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Vendors Upgrade Their Physics Processing to Improve Gaming

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The trend in computer gaming is always to provide higher performance and more realistic effects. However, even the best of today's games don't look realistic. With this in mind, graphics-engine vendors are looking for ways to improve the processing of the calculations necessary to create more realistic effects and interactions between players and game objects. CPUs running graphics-processing-engine software have performed the limited physics processing needed for computer games. Graphics-processing units (GPUs) handle the work necessary to actually render the images themselves. PPUs are good for complex games whose effects and interactivity entail a lot of physics. Nvidia uses Havok's FX physics engine to process physics on one or more Nvidia GPUs that are all on the same add-in board. With multiple GPUs, one chip can handle physics processing, while the rest perform graphics processing, or all the chips can share graphics and physics processing. ATI's approach works with Havok's FX engine and an add-in card with either one ATI GPU, a card with multiple GPUs, or multiple cards that each has more than one GPU. ATI uses the massively parallel pixel-processing portion of its GPUs to run the Havok FX engine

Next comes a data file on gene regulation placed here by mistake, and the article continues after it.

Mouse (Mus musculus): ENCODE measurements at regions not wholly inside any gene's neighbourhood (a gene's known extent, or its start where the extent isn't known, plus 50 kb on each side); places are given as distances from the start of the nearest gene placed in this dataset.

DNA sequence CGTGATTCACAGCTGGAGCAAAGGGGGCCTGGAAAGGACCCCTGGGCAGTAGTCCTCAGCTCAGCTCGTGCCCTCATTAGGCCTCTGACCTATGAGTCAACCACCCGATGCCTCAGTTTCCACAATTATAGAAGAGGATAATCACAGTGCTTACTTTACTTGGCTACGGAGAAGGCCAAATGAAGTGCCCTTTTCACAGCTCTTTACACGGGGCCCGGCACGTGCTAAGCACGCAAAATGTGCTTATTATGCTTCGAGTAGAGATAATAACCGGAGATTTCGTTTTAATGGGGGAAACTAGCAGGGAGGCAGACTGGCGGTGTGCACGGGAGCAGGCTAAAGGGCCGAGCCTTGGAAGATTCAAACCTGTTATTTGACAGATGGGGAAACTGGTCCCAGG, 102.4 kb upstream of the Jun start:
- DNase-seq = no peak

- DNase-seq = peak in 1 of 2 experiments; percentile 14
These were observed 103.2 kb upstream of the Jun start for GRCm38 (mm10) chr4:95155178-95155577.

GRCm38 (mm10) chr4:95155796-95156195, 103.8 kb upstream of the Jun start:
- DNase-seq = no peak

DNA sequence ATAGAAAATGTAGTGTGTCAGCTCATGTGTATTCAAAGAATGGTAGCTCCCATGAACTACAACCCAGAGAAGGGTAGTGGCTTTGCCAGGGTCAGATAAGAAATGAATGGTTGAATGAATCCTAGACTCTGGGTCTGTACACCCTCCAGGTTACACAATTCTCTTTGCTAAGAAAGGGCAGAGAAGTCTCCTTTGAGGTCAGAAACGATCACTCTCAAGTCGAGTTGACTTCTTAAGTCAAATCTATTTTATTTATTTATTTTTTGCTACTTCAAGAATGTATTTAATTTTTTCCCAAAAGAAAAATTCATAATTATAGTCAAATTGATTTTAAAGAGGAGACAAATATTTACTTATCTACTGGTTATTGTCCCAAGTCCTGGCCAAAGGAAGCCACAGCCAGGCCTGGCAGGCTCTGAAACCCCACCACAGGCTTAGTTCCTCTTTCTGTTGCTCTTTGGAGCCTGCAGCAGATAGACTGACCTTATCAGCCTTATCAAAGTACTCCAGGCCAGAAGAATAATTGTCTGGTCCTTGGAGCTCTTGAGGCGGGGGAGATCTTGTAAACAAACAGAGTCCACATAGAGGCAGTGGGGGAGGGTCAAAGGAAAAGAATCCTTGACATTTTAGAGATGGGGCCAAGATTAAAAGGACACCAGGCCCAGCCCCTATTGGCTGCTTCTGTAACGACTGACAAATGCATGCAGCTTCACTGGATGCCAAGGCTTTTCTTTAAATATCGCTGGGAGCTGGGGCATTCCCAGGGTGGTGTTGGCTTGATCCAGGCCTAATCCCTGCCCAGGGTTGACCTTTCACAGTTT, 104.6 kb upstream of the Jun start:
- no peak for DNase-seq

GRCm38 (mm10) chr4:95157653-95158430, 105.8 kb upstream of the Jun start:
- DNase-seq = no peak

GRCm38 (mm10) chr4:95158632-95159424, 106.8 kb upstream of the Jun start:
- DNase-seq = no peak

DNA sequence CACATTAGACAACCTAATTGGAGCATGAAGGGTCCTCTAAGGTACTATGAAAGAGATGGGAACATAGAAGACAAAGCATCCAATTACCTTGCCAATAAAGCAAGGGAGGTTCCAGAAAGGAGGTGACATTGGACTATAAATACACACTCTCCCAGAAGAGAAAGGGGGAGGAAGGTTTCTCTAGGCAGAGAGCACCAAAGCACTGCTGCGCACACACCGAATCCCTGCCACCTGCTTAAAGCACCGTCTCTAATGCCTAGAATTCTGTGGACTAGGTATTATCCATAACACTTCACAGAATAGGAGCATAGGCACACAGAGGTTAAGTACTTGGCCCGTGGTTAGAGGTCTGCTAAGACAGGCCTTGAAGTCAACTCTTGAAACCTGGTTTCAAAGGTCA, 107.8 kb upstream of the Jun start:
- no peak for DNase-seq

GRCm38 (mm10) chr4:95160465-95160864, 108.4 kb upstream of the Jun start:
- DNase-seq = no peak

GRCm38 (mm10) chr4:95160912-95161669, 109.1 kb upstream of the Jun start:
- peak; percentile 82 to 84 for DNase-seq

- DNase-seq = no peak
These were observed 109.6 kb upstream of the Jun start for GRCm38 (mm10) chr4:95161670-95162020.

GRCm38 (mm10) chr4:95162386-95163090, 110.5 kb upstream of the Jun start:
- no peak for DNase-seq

Published in:

Computer  (Volume:39 ,  Issue: 8 )